Her hospital bed has been almost the only world she has ever known - but little Jessie Stocks is now being taken on a virtual trip around the globe from her room thanks to the kindness of hundreds of strangers.
For more than a year, the family of Jessie have looked wistfully out of the window of her room in the cancer ward at Sheffield Children’s Hospital across the road to Weston Park, watching other families and friends meet, play, laugh and go about their lives seemingly without a care.
Jessie is in an isolation cubicle and visitors have to carefully wash their hands, don a medical apron and pass through two doors, ensuring one is closed before the other is opened and backing into the room backwards to avoid touching it, before they can enter it to reduce the risk of spreading infections.
But the outside world that the two-year-old has been cut off from during her 17-month stay in hospital has been brought inside her room in an amazing way after hundreds of people from across the globe responded to an appeal to send Jessie postcards.
Now the once-plain walls facing her bed are covered with an astonishing array of postcards and a map of the world is quickly being covered in flag pins signifying each location Jessie has been sent a card from.
She has also been sent teddy bears, sweets and chocolates by wellwishers young and old. Some have sent handmade cards decorated with messages such as ‘Howdy from Texas’.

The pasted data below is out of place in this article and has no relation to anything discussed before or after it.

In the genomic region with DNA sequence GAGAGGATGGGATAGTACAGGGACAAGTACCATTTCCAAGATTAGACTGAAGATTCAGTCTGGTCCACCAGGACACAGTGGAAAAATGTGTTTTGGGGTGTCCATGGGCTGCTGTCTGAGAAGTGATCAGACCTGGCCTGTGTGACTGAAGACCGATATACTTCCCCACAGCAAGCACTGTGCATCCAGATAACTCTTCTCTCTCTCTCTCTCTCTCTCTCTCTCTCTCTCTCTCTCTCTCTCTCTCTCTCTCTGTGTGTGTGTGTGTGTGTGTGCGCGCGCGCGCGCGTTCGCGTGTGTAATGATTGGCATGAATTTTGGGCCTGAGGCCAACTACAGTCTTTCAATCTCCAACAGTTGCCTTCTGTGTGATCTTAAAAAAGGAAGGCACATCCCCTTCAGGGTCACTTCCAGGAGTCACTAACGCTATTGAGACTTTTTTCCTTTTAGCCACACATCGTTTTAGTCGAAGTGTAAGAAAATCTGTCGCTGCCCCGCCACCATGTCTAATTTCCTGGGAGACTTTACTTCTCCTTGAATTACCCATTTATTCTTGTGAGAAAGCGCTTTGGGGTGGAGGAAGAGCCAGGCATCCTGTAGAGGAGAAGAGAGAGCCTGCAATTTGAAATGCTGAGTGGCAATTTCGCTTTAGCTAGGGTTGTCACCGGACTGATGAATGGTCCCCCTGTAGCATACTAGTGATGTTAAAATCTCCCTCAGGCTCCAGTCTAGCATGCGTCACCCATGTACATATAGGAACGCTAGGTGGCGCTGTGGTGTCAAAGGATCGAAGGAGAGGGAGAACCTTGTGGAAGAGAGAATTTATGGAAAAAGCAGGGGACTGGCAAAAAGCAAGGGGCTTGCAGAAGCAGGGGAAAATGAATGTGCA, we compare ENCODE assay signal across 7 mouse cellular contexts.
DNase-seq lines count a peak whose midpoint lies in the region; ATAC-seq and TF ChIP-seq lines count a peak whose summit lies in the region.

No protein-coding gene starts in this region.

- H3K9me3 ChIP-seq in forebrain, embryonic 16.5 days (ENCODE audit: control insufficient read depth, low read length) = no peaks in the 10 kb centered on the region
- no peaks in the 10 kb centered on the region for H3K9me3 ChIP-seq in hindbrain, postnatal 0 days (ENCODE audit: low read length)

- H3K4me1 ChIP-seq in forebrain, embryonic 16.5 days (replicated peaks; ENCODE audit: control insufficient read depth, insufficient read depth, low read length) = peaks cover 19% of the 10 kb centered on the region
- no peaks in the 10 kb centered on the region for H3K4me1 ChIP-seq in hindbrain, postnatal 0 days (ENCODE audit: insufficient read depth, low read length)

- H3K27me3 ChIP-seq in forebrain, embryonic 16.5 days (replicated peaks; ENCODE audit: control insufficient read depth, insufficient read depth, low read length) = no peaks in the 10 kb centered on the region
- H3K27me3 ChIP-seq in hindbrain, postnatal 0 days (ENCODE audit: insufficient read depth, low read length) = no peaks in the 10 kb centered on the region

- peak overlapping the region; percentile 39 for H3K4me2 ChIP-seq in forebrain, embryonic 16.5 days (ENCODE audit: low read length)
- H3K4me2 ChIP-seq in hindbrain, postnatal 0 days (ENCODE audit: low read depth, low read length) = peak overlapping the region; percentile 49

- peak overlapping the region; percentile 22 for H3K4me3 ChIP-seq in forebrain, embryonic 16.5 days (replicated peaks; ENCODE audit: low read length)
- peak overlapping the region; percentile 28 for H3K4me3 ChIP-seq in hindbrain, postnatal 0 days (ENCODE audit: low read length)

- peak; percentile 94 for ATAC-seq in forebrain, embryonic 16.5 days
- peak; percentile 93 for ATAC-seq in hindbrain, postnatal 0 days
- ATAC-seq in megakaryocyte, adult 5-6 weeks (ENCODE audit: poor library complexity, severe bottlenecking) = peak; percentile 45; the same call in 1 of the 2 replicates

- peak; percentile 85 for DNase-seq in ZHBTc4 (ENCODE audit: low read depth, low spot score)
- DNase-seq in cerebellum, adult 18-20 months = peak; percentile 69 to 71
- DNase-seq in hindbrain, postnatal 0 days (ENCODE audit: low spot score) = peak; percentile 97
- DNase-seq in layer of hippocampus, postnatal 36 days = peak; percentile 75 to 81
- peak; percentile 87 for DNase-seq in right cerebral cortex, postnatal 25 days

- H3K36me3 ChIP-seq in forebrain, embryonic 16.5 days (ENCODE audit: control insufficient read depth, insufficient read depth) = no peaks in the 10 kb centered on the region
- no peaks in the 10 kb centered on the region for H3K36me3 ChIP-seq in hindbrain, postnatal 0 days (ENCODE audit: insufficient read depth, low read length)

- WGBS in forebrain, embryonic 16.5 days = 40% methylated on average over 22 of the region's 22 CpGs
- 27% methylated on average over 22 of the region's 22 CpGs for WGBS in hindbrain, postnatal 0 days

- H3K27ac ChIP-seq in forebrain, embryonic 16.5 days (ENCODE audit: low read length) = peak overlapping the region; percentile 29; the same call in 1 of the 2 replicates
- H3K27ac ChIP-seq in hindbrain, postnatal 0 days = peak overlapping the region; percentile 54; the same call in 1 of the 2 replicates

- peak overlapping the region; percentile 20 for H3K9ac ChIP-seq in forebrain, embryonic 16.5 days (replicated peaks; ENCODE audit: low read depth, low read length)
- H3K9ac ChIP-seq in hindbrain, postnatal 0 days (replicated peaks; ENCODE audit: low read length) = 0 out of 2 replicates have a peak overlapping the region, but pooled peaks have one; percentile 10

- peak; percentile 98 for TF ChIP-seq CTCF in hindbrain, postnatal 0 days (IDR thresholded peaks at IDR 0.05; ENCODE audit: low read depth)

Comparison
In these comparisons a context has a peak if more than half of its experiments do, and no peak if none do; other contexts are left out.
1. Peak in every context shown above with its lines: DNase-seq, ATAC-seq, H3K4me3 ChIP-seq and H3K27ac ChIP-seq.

Jessie’s parents Sam and Mel, and her sister Macy, have all been busy helping decorate Jessie’s room - with hundreds more postcards arriving each day at the hospital.
Mum Mel says: “It is amazing to think how many people from across the world have just given that two minutes or ten minutes of time to write to us and think of my girls.”
By Friday last week, more than 400 postcards per day were arriving at the hospital for Jessie and her family. Mel originally purchased 200 flag pins and says she didn’t think she would need that many but has had to subsequently go out and buy 2,000.
The family, from the village of Dodworth near Barnsley, have had to face many challenges during Jessie’s short life so far, but have been given fresh hope and purpose by the amazing response to the online appeal that was made a couple of weeks ago.
Jessie was diagnosed with leukaemia last year and has spent most of her life in hospital ever since.
The toddler’s cancer was treated successfully but following a bone marrow transplant she suffered complications. She also suffered severe side effects from chemotherapy and has a rare genetic condition that made her leukaemia difficult to treat and required a platelet and blood transfusion.
Jessie has also suffered severe side effects from intense chemotherapy treatment and a rare genetic abnormality in children which made her leukaemia difficult to treat. It means the family do not know when Jessie will be able to come home.
Mel, aged 38 and originally from Liverpool, says: “Jessie wasn’t very well from being a couple of weeks old, it was one thing after another.
“In total, she has been in hospital for 17 months. In 18 months, we have had just under five weeks at home. She will be three in September.”
She says while it is nice having a view out of the hospital room over the local park, it also brings about mixed emotions as the family look at other people enjoying precious time together in the outdoors.